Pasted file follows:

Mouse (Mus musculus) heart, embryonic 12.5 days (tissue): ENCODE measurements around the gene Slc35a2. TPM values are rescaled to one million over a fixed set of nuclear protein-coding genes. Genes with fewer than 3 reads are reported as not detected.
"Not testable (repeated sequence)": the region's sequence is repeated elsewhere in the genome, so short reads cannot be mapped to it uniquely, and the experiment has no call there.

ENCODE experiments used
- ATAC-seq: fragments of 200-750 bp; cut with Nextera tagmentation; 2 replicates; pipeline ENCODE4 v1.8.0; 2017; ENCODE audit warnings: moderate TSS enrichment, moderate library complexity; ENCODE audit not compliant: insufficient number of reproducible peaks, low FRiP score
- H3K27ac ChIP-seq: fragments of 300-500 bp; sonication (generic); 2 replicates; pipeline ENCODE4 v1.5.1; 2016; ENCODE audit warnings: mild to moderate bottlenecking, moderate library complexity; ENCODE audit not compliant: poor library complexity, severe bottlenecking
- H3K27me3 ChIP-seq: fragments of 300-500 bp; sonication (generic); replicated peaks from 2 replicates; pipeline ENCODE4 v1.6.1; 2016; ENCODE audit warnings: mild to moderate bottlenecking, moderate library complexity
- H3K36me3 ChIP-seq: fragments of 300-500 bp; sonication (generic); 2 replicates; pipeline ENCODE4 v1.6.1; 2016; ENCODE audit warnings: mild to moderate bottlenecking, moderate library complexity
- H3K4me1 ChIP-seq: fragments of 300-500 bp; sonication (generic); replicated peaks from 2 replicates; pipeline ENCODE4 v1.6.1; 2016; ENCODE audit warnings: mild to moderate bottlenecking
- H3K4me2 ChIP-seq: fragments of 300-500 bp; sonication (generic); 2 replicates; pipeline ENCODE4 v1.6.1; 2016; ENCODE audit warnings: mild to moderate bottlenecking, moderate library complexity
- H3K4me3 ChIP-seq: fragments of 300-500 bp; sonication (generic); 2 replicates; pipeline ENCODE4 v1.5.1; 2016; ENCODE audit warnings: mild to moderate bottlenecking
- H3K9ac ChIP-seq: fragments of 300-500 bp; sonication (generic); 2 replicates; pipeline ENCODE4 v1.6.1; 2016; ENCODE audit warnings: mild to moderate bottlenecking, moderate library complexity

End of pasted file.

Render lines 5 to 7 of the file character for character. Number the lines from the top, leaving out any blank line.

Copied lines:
- H3K27ac ChIP-seq: fragments of 300-500 bp; sonication (generic); 2 replicates; pipeline ENCODE4 v1.5.1; 2016; ENCODE audit warnings: mild to moderate bottlenecking, moderate library complexity; ENCODE audit not compliant: poor library complexity, severe bottlenecking
- H3K27me3 ChIP-seq: fragments of 300-500 bp; sonication (generic); replicated peaks from 2 replicates; pipeline ENCODE4 v1.6.1; 2016; ENCODE audit warnings: mild to moderate bottlenecking, moderate library complexity
- H3K36me3 ChIP-seq: fragments of 300-500 bp; sonication (generic); 2 replicates; pipeline ENCODE4 v1.6.1; 2016; ENCODE audit warnings: mild to moderate bottlenecking, moderate library complexity